- Welcome your feelings and talk to them silently. Recognize and honor all your feelings instead of trying to repress, suppress, or numb the pain with another candy bar or donut. For example, the jerk at work says something that triggers your impatience, fear, anger, or rage. Stop, observe, and welcome the feeling.
- Breathe consciously, slowly, and intentionally. Most people don’t think about breathing because it happens automatically, like when you sleep. Learning to be conscious of your breathing, and breathing through your nose is one of the healthiest habits you can learn to practice. It’s called the breath of life for a reason; you won’t live long without breathing. Breathe in deeply, fill your abdomen with fresh oxygen, and exhale slowing through your nose. Do this for one minute.
- Practice being more than doing. Be with your feelings for at least one minute. Most humans are so busy doing, we’ve forgotten how to be still. Stillness is a powerful presence and a gift. That’s why even if you’re not religious, you can embrace Psalm 46:10, “Be still, and know that I am God; I will be exalted among the nations, I will be exalted in the earth.”
- Let your feelings come and go. Trust your feelings to be your friend. Let them come and go. Feelings are energy in motion. Don’t get attached to any feeling or thought because negative attachments are a drag.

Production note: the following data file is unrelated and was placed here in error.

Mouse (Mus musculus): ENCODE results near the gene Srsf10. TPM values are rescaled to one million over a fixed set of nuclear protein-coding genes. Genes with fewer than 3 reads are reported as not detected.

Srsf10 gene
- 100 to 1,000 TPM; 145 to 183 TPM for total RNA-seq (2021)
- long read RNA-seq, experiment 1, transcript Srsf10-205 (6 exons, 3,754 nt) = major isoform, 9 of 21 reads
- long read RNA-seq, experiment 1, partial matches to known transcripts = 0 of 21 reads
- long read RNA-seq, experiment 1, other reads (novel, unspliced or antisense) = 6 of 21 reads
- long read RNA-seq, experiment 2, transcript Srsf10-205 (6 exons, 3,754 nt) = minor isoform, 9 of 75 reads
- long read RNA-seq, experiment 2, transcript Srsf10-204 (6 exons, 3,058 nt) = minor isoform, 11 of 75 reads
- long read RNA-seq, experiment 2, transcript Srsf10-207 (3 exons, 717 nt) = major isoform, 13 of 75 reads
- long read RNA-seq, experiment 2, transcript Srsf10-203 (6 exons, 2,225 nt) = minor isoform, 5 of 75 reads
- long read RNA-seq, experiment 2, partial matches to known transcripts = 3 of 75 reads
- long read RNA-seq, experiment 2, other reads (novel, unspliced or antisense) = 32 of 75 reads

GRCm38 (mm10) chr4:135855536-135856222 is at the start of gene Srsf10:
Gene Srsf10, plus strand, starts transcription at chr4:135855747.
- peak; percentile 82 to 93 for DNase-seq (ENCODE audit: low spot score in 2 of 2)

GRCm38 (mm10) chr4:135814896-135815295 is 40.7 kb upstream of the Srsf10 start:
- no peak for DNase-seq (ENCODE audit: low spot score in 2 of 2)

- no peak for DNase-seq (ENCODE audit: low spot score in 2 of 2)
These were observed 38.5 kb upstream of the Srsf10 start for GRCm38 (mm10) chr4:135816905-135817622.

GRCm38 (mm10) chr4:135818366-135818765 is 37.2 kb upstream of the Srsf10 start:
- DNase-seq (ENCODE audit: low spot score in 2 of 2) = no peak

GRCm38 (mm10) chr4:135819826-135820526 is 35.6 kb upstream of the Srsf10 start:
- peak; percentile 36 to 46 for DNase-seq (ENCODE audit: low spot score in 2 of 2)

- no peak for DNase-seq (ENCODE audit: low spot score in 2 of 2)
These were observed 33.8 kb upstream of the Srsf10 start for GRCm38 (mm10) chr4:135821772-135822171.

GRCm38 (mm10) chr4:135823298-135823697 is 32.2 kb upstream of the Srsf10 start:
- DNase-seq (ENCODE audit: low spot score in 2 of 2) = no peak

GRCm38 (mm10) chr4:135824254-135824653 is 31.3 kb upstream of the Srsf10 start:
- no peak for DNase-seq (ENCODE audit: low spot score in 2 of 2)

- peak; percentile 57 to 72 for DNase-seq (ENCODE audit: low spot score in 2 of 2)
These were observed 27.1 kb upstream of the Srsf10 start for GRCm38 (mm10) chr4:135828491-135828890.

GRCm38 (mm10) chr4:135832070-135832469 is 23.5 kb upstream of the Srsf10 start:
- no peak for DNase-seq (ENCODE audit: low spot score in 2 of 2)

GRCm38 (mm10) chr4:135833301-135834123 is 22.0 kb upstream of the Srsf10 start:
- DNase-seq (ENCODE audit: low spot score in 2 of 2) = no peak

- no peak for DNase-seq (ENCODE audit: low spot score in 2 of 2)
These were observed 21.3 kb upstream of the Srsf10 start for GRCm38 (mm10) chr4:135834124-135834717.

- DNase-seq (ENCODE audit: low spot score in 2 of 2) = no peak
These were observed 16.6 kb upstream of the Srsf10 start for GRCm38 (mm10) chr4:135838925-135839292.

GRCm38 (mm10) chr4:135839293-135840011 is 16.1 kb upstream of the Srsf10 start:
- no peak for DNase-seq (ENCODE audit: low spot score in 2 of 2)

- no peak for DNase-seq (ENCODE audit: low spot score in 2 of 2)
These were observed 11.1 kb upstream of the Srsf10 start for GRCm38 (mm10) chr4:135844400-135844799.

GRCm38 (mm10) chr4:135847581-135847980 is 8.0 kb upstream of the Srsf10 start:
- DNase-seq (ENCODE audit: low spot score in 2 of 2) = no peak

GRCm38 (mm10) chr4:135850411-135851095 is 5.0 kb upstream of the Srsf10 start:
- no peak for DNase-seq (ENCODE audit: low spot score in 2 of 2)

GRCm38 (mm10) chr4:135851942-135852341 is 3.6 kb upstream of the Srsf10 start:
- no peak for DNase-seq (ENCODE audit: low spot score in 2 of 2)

- Practice radical gratitude. Thank all of your feelings. Practice talking to yourself in positive ways. Have you ever noticed that you say and do things to yourself you wouldn’t let others do to you? Practicing gratitude for everything and seek the lesson to be learned.
- Get back to the business of life. After the 1-minute break, get back to what you were doing. Smile knowing you’ve taken time to observe, welcome, breathe through, be with, and let your feelings flow like water.
- Practice often. Commit to practicing this exercise often and it will become a healthy habit. Over time, chances are you’ll feel a difference.
- Share your experience with your family and friends. As you learn to be the master of your feelings and emotions, you’ll change from within. Over time, people around you will notice. If people ask you what’s changed, share the healthy habit with them. Share the love of mindful awareness.
In closing, Mahatma Gandhi never said, “Be the change you want to see in the world.” He said, “We but mirror the world. All the tendencies present in the outer world are to be found in the world of our body. If we could change ourselves, the tendencies in the world would also change.”
Never stop practice being a better you. When you see the world through the lens of your highest and best self, your heart will become more tender, you will accept what is, learn to surrender control, and let go of any attachment that allows even the biggest jerk at work to stress you out.
Thanks for reading my article. I’m grateful and happy to share what I’m learning about the inner game of being a better human.
Did this article help you? Feel free to share a comment and connect with me at www.CliffordJones.com. You can also follow me on LinkedIn here.